What is a Submarine Doing in the Middle of Surabaya?
A piece of Indonesian history is permanently docked at the city's port.
Indonesia's second city is known for its eccentricity. I mean where else can you find a monument of a shark fighting a crocodile in the middle of a major city? Still not convinced? Then think about this: there's a Soviet-made whiskey-class submarine docked in the middle of the waterfront. Yes, that's right—a submarine.
Oh, that's not so surprising, you think. Plenty of cities have submarines. Well, remember this: Indonesia doesn't make submarines. We'll we're trying to make one, but that sub—the product of a partnership with South Korea's Daewoo—isn't due for completion for a number of years.
So what the hell is a Cold War-era sub doing in Surabaya? I went over to check out Monkasel (that's what we call the submarine monument). The "KRI Pasopati 410" submarine is pretty close to Sungai Kalimas, the city's main shopping center, and it's incredibly crowded. The evening prayer (maghrib) had just wrapped up by the time I showed up, and the dock was packed with parents and little groups of teens taking selfies in front of the submarine.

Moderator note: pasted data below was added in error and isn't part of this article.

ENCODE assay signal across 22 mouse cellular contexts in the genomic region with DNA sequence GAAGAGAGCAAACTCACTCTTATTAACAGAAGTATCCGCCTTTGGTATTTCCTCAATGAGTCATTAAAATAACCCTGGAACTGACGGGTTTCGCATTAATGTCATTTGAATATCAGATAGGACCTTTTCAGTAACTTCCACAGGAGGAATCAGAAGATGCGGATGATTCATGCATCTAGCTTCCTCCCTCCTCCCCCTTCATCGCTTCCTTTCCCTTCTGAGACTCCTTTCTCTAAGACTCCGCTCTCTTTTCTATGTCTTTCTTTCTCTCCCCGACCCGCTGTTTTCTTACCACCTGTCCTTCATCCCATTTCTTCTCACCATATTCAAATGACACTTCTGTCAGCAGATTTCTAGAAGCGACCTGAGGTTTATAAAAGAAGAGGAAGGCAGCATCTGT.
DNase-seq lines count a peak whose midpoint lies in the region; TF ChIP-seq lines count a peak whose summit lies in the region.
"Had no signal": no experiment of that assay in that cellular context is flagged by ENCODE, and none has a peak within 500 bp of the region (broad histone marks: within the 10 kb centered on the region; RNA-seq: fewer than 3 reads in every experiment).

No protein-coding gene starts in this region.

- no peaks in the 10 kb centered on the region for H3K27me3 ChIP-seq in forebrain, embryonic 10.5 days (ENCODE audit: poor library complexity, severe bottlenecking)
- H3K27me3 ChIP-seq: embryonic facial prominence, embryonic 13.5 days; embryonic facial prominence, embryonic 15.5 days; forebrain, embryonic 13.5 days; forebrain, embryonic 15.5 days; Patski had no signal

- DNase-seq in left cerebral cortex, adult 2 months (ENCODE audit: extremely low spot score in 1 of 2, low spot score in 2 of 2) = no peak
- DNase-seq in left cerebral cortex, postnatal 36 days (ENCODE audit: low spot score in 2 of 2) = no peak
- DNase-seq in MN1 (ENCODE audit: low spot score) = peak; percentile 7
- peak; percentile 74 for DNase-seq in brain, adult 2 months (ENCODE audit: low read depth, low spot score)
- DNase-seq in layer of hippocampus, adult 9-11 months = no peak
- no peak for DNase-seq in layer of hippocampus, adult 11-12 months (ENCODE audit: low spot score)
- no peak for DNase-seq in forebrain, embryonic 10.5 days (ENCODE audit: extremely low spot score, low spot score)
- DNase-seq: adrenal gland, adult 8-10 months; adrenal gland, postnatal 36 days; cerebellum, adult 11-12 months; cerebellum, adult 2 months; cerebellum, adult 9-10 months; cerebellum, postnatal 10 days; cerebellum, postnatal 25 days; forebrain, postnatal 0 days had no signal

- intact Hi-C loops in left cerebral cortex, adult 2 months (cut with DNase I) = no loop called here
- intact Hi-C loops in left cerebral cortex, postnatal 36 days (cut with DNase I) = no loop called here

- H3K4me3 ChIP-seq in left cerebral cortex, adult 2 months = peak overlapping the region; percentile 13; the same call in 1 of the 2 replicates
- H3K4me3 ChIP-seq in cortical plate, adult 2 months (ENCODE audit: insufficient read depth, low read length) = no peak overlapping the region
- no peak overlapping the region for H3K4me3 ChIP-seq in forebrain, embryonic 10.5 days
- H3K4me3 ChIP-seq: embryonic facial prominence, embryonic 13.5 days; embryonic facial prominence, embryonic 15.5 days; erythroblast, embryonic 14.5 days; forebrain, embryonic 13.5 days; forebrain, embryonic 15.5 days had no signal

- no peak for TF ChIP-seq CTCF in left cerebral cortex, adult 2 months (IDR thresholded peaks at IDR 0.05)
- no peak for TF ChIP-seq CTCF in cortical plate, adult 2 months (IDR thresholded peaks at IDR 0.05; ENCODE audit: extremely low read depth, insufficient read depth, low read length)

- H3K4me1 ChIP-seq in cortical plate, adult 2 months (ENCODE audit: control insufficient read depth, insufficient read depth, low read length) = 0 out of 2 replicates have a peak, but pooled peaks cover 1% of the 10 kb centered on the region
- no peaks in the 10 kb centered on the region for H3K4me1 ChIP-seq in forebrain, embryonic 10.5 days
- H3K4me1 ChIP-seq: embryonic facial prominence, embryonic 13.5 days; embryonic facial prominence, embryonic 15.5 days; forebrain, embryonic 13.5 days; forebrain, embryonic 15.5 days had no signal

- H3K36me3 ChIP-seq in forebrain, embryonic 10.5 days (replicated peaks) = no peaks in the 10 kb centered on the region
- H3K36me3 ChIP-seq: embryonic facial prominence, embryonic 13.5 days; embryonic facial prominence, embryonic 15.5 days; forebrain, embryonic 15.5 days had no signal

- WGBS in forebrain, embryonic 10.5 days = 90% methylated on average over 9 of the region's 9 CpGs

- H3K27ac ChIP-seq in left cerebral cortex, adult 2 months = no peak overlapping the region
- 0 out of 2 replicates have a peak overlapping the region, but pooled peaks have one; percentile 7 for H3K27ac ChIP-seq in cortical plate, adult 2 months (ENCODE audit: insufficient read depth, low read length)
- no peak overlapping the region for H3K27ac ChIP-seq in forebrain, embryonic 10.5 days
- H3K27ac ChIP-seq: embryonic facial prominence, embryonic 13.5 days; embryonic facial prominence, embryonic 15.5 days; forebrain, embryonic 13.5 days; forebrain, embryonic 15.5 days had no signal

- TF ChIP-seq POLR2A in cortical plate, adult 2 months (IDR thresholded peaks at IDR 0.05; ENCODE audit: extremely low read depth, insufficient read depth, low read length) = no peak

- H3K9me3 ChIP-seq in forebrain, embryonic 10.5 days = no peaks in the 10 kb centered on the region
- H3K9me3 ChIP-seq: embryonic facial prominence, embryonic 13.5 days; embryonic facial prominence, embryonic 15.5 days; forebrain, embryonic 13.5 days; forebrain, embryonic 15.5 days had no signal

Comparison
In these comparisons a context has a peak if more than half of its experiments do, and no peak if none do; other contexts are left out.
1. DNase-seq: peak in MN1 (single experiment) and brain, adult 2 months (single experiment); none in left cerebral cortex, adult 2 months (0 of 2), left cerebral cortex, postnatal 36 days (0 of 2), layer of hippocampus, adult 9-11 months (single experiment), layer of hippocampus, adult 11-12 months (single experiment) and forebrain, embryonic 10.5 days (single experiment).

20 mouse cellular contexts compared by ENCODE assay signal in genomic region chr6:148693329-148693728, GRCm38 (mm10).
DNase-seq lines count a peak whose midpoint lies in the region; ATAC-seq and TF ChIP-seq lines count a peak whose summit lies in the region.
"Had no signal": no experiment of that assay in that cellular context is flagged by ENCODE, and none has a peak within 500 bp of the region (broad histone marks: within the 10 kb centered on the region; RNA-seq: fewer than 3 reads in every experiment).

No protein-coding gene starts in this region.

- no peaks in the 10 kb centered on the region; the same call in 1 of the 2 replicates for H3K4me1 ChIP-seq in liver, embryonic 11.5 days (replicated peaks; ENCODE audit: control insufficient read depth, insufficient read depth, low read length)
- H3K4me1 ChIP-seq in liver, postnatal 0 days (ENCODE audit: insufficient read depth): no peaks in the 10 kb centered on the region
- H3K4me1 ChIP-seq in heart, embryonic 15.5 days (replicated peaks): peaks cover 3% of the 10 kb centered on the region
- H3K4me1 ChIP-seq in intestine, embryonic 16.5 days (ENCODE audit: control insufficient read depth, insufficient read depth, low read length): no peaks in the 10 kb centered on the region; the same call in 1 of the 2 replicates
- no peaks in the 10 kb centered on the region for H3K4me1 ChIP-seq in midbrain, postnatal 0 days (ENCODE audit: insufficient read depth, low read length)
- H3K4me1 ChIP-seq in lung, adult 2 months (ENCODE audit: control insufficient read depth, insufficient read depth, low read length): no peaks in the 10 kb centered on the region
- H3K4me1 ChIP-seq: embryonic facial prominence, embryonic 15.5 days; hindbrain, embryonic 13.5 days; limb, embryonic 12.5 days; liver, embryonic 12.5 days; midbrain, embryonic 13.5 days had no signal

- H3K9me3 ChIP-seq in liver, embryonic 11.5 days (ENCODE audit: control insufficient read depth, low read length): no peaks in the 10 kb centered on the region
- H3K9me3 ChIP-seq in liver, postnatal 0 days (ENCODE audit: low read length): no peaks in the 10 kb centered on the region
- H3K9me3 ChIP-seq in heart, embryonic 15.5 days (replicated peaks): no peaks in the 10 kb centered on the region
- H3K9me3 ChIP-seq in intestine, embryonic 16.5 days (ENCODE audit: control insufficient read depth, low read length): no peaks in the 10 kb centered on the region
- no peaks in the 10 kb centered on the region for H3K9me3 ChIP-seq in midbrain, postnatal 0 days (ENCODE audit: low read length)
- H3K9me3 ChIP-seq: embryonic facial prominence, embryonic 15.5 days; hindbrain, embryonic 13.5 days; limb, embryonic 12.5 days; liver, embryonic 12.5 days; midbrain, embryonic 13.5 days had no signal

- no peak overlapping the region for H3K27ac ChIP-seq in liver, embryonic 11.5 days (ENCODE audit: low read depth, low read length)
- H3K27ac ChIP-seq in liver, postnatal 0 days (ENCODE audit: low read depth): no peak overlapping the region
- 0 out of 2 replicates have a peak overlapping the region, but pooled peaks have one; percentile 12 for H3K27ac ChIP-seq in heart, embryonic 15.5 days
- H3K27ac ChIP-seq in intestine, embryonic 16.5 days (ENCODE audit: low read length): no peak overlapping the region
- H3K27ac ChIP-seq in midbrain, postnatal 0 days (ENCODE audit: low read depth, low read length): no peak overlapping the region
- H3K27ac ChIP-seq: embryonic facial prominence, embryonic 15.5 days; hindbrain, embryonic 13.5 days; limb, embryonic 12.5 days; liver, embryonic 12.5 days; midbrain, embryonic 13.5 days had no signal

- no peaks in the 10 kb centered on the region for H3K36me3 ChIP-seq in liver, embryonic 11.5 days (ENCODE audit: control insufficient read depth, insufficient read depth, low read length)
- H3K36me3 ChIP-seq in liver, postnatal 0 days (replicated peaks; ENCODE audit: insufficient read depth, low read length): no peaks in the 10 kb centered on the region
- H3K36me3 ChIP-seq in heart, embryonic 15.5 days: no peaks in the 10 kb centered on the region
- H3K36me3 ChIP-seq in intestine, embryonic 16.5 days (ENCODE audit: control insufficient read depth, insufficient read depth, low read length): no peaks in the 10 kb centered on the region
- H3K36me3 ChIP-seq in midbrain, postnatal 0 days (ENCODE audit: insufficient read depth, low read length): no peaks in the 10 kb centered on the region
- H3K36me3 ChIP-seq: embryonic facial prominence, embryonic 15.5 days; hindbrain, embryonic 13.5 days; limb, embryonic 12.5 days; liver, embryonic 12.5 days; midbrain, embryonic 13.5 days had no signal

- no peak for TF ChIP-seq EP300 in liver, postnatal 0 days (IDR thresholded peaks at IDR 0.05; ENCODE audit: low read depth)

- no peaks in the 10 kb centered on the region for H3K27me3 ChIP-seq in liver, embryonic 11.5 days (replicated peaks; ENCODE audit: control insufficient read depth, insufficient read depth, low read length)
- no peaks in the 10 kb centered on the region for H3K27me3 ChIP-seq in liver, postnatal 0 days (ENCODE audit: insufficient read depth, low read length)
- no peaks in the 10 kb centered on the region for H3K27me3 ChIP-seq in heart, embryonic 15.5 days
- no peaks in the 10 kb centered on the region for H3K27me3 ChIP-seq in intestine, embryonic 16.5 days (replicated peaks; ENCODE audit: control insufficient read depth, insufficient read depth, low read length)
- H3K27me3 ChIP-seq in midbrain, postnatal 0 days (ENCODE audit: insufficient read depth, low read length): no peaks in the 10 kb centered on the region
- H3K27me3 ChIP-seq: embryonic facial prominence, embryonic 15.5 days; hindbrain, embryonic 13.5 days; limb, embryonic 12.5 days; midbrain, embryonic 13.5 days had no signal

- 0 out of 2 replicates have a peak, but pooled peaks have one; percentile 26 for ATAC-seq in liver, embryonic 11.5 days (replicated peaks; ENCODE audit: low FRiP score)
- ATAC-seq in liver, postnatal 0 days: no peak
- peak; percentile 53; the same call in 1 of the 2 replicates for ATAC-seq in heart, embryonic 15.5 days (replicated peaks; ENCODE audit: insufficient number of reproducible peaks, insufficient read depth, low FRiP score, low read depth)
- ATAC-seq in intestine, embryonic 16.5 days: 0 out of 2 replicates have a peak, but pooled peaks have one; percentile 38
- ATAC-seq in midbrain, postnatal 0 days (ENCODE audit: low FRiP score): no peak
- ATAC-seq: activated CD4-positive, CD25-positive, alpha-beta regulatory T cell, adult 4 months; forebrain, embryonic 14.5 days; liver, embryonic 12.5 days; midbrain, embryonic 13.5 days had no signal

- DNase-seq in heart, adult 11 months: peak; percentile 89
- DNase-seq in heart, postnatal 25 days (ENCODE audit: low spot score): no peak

The amount of people loitering outside would make you think that it was hard to see the inside of the sub. I was wrong. It only costs Rp 5,000 ($0.40) to walk right in.
"This submarine was used during an attempt to liberate West Papua from the hands of Dutch," said Retno, our tour guide. She guided us through the claustrophobic hallways of the ship, through portholes and tiny doorways. Some labels are still written in the Russian Cyrillic alphabet.
"Back in the day, Indonesia had a close relationship with the [Soviet Union]," Retno said. "The [Soviet] government gave the submarine to Indonesia."
The sub was used during Operation Trikora, a military effort led by then-president Sukarno to annex West Papua (then called Netherlands New Guinea) from Dutch control. The year-long conflict ended with the Dutch seceding from the archipelago and handing control of the province to Indonesia.
According to Retno, the sub could hold 63 people and stay submerged for up to seven days. It was decommissioned in 1995 after more than 30 years in service.
So how did the sub end up in Surabaya?
"The ship was badly damaged," Retno said. "But it still needed to be preserved because it was the first submarine owned by Indonesia. Why Surabaya? Well, Surabaya has the biggest port in Indonesia."
Today, it's an important reminder of the country's fight for independence, Retno said. "It's here to let people know that Indonesia had its own struggle for independence. This is proof of it," she said.